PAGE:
Talking about Maybe

by Emily LAWTON

After the storm, Junichiro started coming by the house twice a day to look for his escaped turtle. He’d had it living in a deep frying pan in his backyard, but somehow it got out during the second day of high winds and rains. He brought along a Polaroid of the pan, seemingly untouched, a small piece of wilted lettuce still sitting inside.

He had some conviction that the turtle would have come to our small koi pond, though our yard was almost a mile from his. Between there were several large groves of trees and a sizable gully, and the turtle was only four inches long or so… still he came to our place, because he said “turtles like ponds.”

At first he would ring the bell and wait for permission to pass behind the house. He generally brought some kind of cookies or bread from his wife, who apparently baked incessantly, and handed them over absent-mindedly while saying like “couldn’t I have just one more look…?” After the fourth day or so, though, I looked out the window to see him kneeling in front of the pond, having arrived unannounced some time earlier.

Actually no one in our family had paid the koi pond much attention recently, so I was happy to have someone looking at it, even if his scrutiny didn’t really fall into the category of “enjoyment.” In fact, when I left a little skimmer next to the pond, he promptly took the hint and cleaned the surface thoroughly. He gave the koi their medicine daily, something I could never quite remember to do, which last year caused them to develop a nasty mouth disease of some sort.

Our daughter Jenny was less than thrilled, however. She said it was creepy, like having a troll living in the garden. Her imagination was full of such things, trolls and ogres and elves. Her room faced the rear of the house, and from her window she had a view of the koi pond. I can imagine her daydreaming, doing pencil-drawings of Junichiro as a hairy wolf-man, or warlock… who knows what she might think up?

Her drawings were a little violent at times, and I wondered if she didn’t leave them lying around in order to get a reaction from me. But I could never think of any appropriate reaction so I just looked at them and then left them. Perhaps she found it difficult having a mother who was so hard to provoke.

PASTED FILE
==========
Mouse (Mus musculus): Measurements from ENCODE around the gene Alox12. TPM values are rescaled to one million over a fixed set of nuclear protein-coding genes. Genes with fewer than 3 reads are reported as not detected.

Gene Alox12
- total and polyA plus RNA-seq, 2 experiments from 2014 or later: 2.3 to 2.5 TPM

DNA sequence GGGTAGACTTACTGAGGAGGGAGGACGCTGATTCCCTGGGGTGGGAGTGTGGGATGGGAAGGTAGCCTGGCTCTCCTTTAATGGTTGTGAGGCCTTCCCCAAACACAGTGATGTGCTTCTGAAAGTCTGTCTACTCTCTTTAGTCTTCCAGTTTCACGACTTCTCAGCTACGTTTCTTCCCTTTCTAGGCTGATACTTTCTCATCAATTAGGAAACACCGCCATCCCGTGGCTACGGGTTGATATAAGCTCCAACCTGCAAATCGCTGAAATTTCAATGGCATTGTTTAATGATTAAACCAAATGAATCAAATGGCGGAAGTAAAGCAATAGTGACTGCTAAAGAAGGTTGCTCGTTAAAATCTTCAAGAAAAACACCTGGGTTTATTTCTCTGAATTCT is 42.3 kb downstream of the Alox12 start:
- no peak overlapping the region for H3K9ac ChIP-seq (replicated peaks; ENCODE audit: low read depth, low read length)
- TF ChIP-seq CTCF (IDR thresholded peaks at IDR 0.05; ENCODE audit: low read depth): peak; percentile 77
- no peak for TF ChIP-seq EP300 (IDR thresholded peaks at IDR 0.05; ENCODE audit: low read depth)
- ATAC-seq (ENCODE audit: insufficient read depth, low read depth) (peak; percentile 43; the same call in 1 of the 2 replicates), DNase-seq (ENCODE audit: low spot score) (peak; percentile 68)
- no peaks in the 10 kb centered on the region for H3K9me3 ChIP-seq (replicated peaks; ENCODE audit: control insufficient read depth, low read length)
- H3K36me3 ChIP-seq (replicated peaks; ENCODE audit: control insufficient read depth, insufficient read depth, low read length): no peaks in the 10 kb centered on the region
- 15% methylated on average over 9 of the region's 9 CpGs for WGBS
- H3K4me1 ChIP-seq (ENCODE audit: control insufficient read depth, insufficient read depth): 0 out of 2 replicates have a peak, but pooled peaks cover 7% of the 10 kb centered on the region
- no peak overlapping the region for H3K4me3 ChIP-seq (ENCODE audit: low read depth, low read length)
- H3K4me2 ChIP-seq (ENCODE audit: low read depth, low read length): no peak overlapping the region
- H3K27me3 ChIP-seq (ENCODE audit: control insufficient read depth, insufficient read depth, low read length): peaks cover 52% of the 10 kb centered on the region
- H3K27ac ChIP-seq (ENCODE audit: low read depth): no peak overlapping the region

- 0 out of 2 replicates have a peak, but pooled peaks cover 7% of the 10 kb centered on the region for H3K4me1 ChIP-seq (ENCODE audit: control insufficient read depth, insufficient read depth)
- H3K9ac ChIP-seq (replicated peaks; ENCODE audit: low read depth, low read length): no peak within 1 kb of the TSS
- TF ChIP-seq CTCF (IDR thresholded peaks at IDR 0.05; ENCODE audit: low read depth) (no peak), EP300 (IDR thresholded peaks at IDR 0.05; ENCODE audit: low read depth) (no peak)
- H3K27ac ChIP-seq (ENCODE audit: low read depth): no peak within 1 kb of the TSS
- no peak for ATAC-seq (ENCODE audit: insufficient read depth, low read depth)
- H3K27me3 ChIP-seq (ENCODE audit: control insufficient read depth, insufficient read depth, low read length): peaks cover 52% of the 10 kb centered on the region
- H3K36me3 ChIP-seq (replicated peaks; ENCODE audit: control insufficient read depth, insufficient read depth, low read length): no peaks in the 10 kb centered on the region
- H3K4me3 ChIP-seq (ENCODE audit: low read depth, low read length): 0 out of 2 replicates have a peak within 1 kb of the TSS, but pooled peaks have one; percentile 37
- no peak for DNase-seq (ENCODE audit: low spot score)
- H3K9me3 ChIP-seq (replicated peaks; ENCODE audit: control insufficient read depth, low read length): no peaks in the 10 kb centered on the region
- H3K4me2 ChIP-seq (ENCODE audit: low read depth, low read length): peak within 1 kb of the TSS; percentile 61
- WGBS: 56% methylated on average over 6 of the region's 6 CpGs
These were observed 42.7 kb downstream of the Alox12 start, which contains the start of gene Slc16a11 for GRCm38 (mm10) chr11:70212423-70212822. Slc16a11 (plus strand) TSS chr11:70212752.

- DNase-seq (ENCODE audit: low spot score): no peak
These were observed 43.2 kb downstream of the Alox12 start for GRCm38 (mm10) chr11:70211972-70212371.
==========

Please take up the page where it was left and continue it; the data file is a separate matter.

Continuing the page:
Then one day, maybe two weeks after the storm, Junichiro’s wife turned up at the house. Again she brought cookies, something maple-flavored, and I gently chided her for fattening my family. She giggled a little and then looked away, towards the back of the house. She hadn’t said what she wanted, but I could guess. I barely knew them, we’d only met a few times, but she must have wondered why her husband was suddenly spending several hours a day at our house. I lead her into the kitchen, ostensibly to put the cookies away, and allowed her a view out the back windows to the koi pond.

I busied myself with the cookies, and purposely didn’t look out the window myself. She let out a small sigh when she saw him, maybe relief, but I couldn’t be sure. I wondered if she would go out and take him home, if this would be the end of our daily visits, but she simply stood there, watching. Actually she was very still, and I found myself moving slowly and quietly so as not to disturb her. Finally I asked if she wouldn’t like something to drink, and she said no. She looked me in the eye and asked, “so he really comes here every day?”

“For several hours.”

“I see.”

Then she said nothing else. She rubbed her hands together briskly and thanked me, then headed back toward the front door. I realized I had no idea if they had children or not, or what kind of work or lives they had. Still I felt that, on some level, I could understand these people all too well.

After she left, I went back to the kitchen and looked out at Junichiro’s back. He was sitting on a rough-hewn oak bench. I had a local carpenter make it for us last year, so I we’d theoretically have a place to sit and watch the fish. The koi pond, I suddenly realized, was quite beautiful in its way. Weeds had grown up behind it, further evidence of our negligence, but they formed a curtain of green that moved with breeze. The stones around the outside had grown fuzzy moss coatings and in the darkening evening the perspective shifted so they looked a bit magical, like something out of one of Jenny’s storybooks.

I took the plate of cookies and walked out to the bench. I sat next to him and peeled back the plastic wrap. He took one and chewed it without looking at me. Finally he said, “Maybe I won’t find the turtle.”

“I guess not.”

“He would eat a raisin right off my finger. He was a very pleasant turtle. Not shy.”

“That’s rare.”

“It is.”

We sat in silence for a while longer, and he ate another cookie. I felt that Jenny was probably watching us from the upstairs window, but I didn’t dare turn around to meet her eyes. In her imagination, we were probably plotting some unspeakably evil acts. Maybe I’d turn up in a drawing tomorrow, a mother-monster, or some kind of crumpled witch bearing poison cookies.

“I won’t come anymore,” he said.

“It’s up to you.”

“Maybe it’s not proper.”

Somehow I knew he was referring to Jenny. I looked up to her room but the light was off. No way to tell if she was watching or not.

“It’s up to you,” I said again, uselessly.

“Then I won’t.” He stood up and stared at the sky, now almost dark. Then he turned back to me; I was still holding the plate of cookies in my lap. “It was a very big storm,” he said.

“I know.”

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